Barcamp.pl in Poznań - impressions

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21 Sep 2008 21:42

As many of you already know, Wikidot (the company) is based in Poland, Torun. And I really like going to various meetings, conferences and workshops organized locally. In fact, there are plenty of meetings related to "Web 2.0" and a lot has changed in the last 2 years here in Poland in the local Internet.

Anyway, on Saturday we decided to visit Barcamp.pl meeting in Poznań. Short summary? It was awesome. Clearly confirmed that the state of Internet in Poland more or less follows global trends.

flickr:2876322101_08185606ba

2nd place in the HACKFEST competition, authors of the cool muu.sk project.

When I started working on Wikidot back in 2006, I was often reading Techcrunch.com and honestly I thought that innovation in Poland would never ever reach the level even comparable with USA. Main reasons were:

  • lack of investors that would accept high-risk investments in web-related projects (aka Web 2.0),
  • not enough critical mass in many niches that would make creating niche web projects attractive (Poland has ~ 40 million citizens and Internet penetration was not very high)
  • the "Internet" was mostly divided between big players, Onet, Wirtualna Polska, O2, Interia and raising Gazeta.pl; their strategy was to launch as many "social websites" as possible to build strong network of owned services and have the highest penetration possible — it made it difficult for startups without great funds for marketing to reach reasonable position in the market.

But it was somewhere between 2006/2007 that situation started changing. Rapidly. Big services started to buy "amateur" social services (Wrocek.pl was one of the first), some big transactions took place (online auction service Allegro.pl acquired Ceneo.pl) and MCI made a (not so large) investment in Webkwadrat, the company behind a project that was meant to be a Polish LinkedIn (absolute failure anyway). At that point there was nothing like Y-Combinator and most investors preferred to stay away from early-stage web startups.

flickr:2877154916
At Barcamp.pl widgets were one of the hot topics. Unfortunately no major social networks in Poland supports them :-(

Why am I mentioning this? Because it was exactly then (at a meeting organized by Leviatan Business Angles in Warsaw) were I heard first unofficial ideas of creating "Polish Barcamp" meetings. Come on, it was not THAT long ago, and people were so excited about doing startups the-silicon-valley-way which seemed so unrealistic then. I could not imagine how situation would change.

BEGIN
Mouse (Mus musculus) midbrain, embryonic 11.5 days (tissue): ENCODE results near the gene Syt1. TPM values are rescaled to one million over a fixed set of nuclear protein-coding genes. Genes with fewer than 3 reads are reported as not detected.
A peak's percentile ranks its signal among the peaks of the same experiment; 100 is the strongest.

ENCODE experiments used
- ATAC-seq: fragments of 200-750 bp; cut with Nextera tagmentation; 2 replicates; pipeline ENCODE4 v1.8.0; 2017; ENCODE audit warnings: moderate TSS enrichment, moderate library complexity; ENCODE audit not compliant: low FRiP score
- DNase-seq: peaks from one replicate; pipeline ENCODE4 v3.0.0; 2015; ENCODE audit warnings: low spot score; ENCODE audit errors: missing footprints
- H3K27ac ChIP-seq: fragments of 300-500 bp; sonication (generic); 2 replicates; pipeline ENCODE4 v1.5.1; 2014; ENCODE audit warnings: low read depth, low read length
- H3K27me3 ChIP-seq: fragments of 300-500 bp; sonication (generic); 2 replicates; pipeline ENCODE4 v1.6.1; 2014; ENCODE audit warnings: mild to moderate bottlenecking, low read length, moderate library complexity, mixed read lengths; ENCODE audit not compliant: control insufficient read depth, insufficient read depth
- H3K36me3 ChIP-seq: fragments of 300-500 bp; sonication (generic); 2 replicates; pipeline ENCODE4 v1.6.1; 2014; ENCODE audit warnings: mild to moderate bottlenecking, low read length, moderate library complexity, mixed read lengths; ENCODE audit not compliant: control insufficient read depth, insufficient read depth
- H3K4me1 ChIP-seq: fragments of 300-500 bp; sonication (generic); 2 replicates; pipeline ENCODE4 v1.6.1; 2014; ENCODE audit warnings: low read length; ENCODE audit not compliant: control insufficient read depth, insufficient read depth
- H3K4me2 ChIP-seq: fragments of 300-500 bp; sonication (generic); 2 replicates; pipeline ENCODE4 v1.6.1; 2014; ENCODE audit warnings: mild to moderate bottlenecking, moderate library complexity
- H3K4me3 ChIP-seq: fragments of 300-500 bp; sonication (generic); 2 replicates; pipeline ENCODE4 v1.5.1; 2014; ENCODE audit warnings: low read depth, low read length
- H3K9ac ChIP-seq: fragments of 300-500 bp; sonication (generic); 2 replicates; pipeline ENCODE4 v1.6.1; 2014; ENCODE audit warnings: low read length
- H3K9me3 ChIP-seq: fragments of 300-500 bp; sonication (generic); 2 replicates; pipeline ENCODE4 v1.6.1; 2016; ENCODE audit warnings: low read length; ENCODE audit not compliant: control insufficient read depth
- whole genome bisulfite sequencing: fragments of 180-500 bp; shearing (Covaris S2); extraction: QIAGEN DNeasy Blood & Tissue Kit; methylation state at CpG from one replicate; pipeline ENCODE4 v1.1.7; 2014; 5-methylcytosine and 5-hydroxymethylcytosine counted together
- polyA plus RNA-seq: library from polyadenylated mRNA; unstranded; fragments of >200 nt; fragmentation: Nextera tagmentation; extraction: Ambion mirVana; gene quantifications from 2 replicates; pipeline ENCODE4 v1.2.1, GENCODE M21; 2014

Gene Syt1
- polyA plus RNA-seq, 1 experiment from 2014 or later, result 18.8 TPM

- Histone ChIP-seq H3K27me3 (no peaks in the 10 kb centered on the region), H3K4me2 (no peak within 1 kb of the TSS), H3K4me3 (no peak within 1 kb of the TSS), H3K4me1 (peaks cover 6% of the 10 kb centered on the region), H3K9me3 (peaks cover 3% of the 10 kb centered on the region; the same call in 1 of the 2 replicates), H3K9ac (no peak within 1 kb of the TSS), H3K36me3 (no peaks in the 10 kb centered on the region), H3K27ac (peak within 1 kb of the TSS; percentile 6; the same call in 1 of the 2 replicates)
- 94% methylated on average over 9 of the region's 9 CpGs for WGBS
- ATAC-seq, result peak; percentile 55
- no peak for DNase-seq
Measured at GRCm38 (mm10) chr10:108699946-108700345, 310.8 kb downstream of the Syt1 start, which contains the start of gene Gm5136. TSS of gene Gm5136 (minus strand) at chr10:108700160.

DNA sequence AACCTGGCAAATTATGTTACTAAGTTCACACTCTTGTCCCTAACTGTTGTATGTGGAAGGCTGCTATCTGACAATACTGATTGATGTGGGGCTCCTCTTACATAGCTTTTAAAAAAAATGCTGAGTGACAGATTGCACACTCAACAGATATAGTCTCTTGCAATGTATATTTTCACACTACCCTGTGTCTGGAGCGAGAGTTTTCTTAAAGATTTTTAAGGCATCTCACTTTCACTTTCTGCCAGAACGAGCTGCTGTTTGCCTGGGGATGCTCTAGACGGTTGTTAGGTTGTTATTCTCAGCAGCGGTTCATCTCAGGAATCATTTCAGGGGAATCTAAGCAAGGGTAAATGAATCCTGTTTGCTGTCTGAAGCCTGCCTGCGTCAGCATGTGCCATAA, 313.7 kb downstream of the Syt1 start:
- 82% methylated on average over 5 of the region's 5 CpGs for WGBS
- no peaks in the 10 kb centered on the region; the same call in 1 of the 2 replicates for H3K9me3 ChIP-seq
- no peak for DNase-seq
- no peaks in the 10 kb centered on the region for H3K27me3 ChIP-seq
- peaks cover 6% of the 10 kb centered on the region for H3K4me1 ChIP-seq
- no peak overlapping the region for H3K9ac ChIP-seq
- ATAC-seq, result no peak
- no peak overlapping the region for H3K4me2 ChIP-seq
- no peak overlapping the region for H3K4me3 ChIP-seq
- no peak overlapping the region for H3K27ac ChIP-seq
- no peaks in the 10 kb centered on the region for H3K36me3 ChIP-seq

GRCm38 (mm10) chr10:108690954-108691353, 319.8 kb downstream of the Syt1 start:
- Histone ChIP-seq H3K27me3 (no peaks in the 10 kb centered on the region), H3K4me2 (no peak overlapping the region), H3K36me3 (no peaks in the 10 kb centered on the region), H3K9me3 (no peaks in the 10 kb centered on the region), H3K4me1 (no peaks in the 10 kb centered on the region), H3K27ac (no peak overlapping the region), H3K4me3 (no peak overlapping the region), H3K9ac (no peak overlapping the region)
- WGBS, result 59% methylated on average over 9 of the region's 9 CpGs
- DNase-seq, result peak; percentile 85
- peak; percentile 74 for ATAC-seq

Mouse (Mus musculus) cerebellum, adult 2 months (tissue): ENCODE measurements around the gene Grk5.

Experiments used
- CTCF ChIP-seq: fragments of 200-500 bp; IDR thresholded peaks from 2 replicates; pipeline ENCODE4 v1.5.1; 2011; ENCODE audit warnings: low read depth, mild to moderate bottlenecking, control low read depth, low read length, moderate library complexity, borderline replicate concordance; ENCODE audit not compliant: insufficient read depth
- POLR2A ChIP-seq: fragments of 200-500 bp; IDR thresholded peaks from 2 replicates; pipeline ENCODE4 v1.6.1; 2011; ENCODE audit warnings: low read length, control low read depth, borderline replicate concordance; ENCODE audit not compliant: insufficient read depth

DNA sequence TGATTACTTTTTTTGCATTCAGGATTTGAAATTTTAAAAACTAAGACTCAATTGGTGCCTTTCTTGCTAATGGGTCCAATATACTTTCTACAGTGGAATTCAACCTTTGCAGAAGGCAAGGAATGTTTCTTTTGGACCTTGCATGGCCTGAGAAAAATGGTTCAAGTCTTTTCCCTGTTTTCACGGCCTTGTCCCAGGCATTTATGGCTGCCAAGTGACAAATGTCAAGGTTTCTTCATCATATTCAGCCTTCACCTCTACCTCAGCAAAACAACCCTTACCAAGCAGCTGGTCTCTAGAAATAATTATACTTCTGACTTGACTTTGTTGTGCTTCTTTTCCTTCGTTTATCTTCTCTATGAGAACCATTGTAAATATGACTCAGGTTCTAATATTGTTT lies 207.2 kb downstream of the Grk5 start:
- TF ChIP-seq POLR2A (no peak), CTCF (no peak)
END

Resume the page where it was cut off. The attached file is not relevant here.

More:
To make a connection to Wikidot — it was quite difficult to find early-stage seed capital for Wikidot. In fact I was talking to a few people in Poland but finally decided to invest my private money until I can reach other investors.

To make the story consistent, there was one meeting that had a great impact on my thinking about Wikidot — it was the third Grill IT meeting in Wrocław where I gave a presentation about Wikidot. One of the people I met was Sebastian Kwiecień, author of a then-popular blog web20.pl.

So here we are today. There are over 15 regular meetings related to web projects in different cities in Poland, there are many successful web projects that are perfectly profitable, big companies are interested in investing in startups and acquiring projects… — finally they realized that it is much easier/safer/faster to buy something than take the risk of building it themselves. Of course it is not the Silicon Valley, the scale is different, but the mechanisms are quite the same.

flickr:2877156268
And that is us, in Wikidot T-Shirts. Kind of. Sorry about the cropping ;-)

And yesterday I met Sebastian again. He (after working at Monetto.pl) and a few other people with impressive portfolios have started Venture Incubator S.A. which is… almost exactly what Y-Combinator does. They invest in very early stages of the project, even pre-prototype. This is exactly what I missed 2 years ago. After talking to Sebastian and seeing their portfolio it looks like they are also offering vary strong support for the projects (not only backing it up financially) and even provide complete infrastructure for the project. And of course help to get either to "profitable paradise" stage, enter another round of investment or push it to the NewConnect.

Like on any Barcamp conference, we met many people (too many to name them all), got invitations to some other meetings. A nice thing is that many people actually already heard about Wikidot — and some were surprised it is a Polish project ;-)

Unfortunately Tomek Drożdżyński (from Wykop.pl, the "Polish Digg") got away before I could catch him. I am not sure how it is possible, but we are unable to meet each other for more than a year now and it was the closest one ;-) Also, this time there was nobody from Wikia — did you know they have their dev team in Poznań? And it is only 150 km from Wikidot? ;-)

Thanks to Barcamp.pl organizers and all folks we have met — I hope we will meet the next time!


rating: 2, tags: barcamp barcamp.pl meetings poland web2.0 wikidot

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